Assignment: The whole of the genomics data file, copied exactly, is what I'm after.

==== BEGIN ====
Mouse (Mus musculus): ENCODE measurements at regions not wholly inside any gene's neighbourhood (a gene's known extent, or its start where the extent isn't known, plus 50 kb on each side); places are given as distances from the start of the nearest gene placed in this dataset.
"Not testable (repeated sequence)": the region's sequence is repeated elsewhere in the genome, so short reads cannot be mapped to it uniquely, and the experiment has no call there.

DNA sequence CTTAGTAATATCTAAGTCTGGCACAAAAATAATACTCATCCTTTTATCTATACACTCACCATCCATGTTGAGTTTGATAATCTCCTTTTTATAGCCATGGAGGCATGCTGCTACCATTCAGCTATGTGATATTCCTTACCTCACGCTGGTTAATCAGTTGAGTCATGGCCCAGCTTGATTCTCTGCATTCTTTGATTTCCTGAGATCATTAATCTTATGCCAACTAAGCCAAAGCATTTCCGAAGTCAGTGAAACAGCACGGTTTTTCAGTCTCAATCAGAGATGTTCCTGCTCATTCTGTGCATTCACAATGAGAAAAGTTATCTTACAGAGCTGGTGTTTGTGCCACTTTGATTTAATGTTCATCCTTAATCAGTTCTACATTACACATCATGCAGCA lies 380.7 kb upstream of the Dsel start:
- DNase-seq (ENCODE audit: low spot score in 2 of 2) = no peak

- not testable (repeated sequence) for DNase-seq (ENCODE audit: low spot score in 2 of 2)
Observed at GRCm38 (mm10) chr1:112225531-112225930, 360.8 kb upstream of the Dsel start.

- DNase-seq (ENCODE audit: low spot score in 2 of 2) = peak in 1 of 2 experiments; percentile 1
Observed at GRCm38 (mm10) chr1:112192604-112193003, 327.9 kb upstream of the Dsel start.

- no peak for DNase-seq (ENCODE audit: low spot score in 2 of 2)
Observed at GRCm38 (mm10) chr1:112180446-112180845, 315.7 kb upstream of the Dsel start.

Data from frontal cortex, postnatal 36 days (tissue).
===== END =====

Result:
Mouse (Mus musculus): ENCODE measurements at regions not wholly inside any gene's neighbourhood (a gene's known extent, or its start where the extent isn't known, plus 50 kb on each side); places are given as distances from the start of the nearest gene placed in this dataset.
"Not testable (repeated sequence)": the region's sequence is repeated elsewhere in the genome, so short reads cannot be mapped to it uniquely, and the experiment has no call there.

DNA sequence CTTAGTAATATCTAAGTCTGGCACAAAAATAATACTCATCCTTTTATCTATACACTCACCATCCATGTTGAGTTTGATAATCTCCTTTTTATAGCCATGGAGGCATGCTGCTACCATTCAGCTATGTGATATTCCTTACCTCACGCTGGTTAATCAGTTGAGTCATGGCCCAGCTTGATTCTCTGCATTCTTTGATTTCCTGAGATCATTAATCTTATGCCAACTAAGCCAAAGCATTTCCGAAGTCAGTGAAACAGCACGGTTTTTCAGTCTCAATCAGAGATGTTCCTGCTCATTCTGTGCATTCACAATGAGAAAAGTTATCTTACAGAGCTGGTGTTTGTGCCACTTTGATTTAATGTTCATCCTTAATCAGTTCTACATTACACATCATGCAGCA lies 380.7 kb upstream of the Dsel start:
- DNase-seq (ENCODE audit: low spot score in 2 of 2) = no peak

- not testable (repeated sequence) for DNase-seq (ENCODE audit: low spot score in 2 of 2)
Observed at GRCm38 (mm10) chr1:112225531-112225930, 360.8 kb upstream of the Dsel start.

- DNase-seq (ENCODE audit: low spot score in 2 of 2) = peak in 1 of 2 experiments; percentile 1
Observed at GRCm38 (mm10) chr1:112192604-112193003, 327.9 kb upstream of the Dsel start.

- no peak for DNase-seq (ENCODE audit: low spot score in 2 of 2)
Observed at GRCm38 (mm10) chr1:112180446-112180845, 315.7 kb upstream of the Dsel start.

Data from frontal cortex, postnatal 36 days (tissue).